Does My Dentist Know That I Don’t Brush My Teeth?

Does My Dentist Know That I Don’t Brush My Teeth?

Posted by Dr. Thomas Flavin Nov 24,2020

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Many adults skip brushing their teeth or fail to floss regularly. As a result, many people experience tooth decay, gum disease, and tooth loss. However, skipping oral hygiene habits doesn’t have to be a permanent problem. Your dentist can help you get back on track with an effective oral hygiene routine.

How Does Your Dentist Keep Track of Your Oral Hygiene?

Dentists don’t just rely on your word when it comes to brushing and flossing. They also keep track of your oral hygiene. This tracking takes place during your regular appointments with the dentist. Here is how your dentist keeps track of your oral health.

One of the most important ways that dentists keep track of your oral health is by looking at your teeth. (Of course!) However, they don’t just look at your teeth. They look for signs of cavities, gum disease, and other common oral health problems. If they see a problem, they may take X-rays to get a better look. These images help to get a closer look at what is going on inside your mouth. With this detailed information, your dentist can better treat your problems.

In addition to examining your teeth during your checkups, your dentist may also ask a question or two about your oral habits. They may ask about how often you brush your teeth or floss. They may also ask how often you see a dentist. These questions may seem a bit odd at the time, but they can help your doctor to better care for your oral health. By knowing more about your habits and routines, your dentist can develop the best treatment plan for you. Additionally, it can reveal any problem areas that may need to be addressed so that you can get a great smile.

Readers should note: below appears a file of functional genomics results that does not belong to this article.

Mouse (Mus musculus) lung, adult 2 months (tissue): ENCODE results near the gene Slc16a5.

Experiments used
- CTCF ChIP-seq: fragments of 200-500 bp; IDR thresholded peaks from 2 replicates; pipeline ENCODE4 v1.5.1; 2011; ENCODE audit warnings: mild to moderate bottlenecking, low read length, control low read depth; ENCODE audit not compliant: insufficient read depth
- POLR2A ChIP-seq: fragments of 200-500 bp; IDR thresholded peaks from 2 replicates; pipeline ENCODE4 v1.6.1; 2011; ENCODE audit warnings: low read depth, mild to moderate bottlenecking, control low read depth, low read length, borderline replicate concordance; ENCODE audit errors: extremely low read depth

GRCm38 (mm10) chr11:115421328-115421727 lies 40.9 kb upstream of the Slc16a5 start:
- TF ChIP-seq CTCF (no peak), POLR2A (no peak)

Consequences of Not Brushing Your Teeth

  • Cavities

Dental cavities are the most common type of tooth damage, accounting for nearly 90% of American adults. Cavities form when plaque and bacteria collect on the teeth and start breaking down the enamel that protects our teeth from decay. Dentists usually recommend brushing at least twice a day to avoid tooth decay or the reoccurrence of cavities.

Plaque contains millions of harmful bacteria that cause cavities. If you don’t brush regularly, the bacteria will build up and cause cavities. Although you may brush before bed, if you don’t brush during the day, it’s difficult to completely remove the bacteria and plaque that has built up on your teeth.

In addition to not brushing enough, eating sugary foods and not rinsing your mouth after consuming sugary foods can also cause cavities. Sugar combines with the naturally occurring bacteria in your mouth to create an acid that breaks down the tooth enamel and causes cavities.

  • Gum disease

Gum disease, also called periodontal disease, is an infection of your gums that lead to gum loss, tooth shifting, and jawbone damage. It’s caused by plaque buildup that is not removed through brushing or flossing. This eventually turns into tartar, which can only be removed by a dentist during a cleaning appointment. Plaque that isn’t removed from your gum line causes gingivitis—the earliest stage of gum disease. If left untreated, this can lead to periodontitis, which is an advanced gum disease that causes irreversible damage to your teeth and gums. Patients with gum disease typically experience bleeding gums when brushing or flossing and bad breath that won’t go away with regular brushing.

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